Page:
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Earthquakes

Discovery confirms active fault in Portland

A discovery at a middle school is the first direct proof that the Portland Hills Fault could generate an earthquake.

Wednesday, May 30, 2001
By Richard L. Hill and Noelle Crombie of The Oregonian staff (reprinted with permission)


The geologist did a double take as he peeked into a shallow trench at a school construction project.

What Ian P. Madin spotted in the trench's soil sediments is what he had spent the past 14 years looking for: evidence that the Portland Hills Fault is active -- capable of generating an earthquake.

Madin's discovery at Rowe Middle School in Milwaukie is the first direct evidence that the extensive Portland Hills Fault, which runs beneath much of Portland, ruptured in the recent geologic past.

He spotted the deformed soil layers about two weeks ago while looking for signs of the fault. He and other geologists followed up with a close investigation of the folded sediment layers.

"This falls under the heading of dumb, blind luck," said Madin, a geologist with the Oregon Department of Geology and Mineral Industries. "If the trench (dug for a retaining wall) hadn't been there at the time I happened to be there, we would have missed it."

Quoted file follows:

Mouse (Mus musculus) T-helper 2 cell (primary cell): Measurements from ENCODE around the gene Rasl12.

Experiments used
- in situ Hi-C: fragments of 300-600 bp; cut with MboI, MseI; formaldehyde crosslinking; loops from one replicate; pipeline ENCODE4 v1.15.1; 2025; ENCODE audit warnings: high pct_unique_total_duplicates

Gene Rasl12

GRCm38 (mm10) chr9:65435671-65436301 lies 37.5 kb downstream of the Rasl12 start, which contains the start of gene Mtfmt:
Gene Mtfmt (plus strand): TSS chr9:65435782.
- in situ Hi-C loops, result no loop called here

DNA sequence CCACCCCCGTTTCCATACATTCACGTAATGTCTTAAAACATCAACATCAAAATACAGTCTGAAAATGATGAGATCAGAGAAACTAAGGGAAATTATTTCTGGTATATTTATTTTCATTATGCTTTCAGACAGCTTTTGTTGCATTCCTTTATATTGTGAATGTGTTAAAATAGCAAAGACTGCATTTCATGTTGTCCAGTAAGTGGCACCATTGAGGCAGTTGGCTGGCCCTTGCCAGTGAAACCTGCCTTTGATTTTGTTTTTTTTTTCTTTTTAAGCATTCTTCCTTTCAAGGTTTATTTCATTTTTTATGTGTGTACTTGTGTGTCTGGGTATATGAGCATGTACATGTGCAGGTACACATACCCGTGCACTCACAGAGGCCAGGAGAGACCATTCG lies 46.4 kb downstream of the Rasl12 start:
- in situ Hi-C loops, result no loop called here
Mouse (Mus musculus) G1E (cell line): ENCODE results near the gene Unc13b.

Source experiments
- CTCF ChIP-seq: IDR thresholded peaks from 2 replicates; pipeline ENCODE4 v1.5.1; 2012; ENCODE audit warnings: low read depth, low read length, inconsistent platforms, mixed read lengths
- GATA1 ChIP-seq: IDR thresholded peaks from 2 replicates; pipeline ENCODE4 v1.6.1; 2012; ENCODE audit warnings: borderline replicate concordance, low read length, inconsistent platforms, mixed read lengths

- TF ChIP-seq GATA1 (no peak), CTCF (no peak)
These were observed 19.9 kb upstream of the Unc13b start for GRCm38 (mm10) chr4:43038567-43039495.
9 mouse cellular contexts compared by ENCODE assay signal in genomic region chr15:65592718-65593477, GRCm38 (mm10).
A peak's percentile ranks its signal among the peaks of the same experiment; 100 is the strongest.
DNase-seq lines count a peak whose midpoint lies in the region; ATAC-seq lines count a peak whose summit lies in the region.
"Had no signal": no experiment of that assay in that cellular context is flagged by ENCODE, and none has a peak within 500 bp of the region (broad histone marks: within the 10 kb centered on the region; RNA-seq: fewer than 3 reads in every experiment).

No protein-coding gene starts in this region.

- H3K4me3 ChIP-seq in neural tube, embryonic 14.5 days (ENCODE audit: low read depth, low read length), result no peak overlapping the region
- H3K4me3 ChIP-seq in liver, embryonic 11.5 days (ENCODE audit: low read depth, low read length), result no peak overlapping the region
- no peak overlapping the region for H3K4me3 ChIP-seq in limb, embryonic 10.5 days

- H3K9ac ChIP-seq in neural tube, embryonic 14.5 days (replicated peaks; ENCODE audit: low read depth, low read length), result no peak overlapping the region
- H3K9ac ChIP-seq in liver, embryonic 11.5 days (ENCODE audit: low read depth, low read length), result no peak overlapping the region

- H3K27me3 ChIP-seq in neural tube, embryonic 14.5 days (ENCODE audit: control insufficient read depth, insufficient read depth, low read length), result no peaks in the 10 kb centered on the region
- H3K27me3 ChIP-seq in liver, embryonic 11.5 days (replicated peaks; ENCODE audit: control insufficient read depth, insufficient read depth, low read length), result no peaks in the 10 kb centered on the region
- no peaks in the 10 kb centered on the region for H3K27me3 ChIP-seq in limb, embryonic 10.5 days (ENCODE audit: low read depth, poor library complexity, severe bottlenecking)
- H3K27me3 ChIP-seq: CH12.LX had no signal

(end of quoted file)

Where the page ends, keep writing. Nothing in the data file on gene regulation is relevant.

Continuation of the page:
John D. Beaulieu, who heads the geology agency, said the discovery is significant because "the earthquake risk for Portland just got ratcheted up another notch."

He said more research needs to be done, but the finding reinforces his agency's warnings that the Portland area and the rest of Oregon need to be prepared for destructive earthquakes.

The researchers, who reported their findings Tuesday, were unable to say with certainty how large the quake was or when it occurred. The soil deposits in the trench had been deformed about 5 or 6 feet, suggesting the earthquake measured about a magnitude 6.5 -- a moderate quake that could today cause substantial damage because of the urbanized area above it.

The scientists can't put an exact date on when the quake occurred. But based on the evidence, Madin and his colleagues speculate that the fault ruptured perhaps 10,000 years ago -- still recent enough for geologists to label the fault as "active." Madin said only one quake appears to have occurred on the fault.

Rowe Middle School is just one of hundreds of buildings and houses that sit on or near the Portland Hills Fault.

The 30-mile-long fault -- actually a complex "fault zone" containing multiple fractures -- runs in a northwest-southeast direction through Portland. It starts roughly on the northern edge of Forest Park and runs along the foot of Portland's West Hills before turning east on West Burnside Street for a few blocks and then turning southeast again through the heart of downtown. The fault then crosses the Willamette River between the Marquam and Ross Island bridges to Milwaukie and ends about a mile south of the Clackamas River near Oregon City and Gladstone.

The quake that deformed the sediment layers appears to have occurred soon after the soils were deposited by the Missoula Floods that swept down the Columbia River and covered the Portland area with 400 feet of water at the end of the ice age, 12,000 to 15,000 years ago.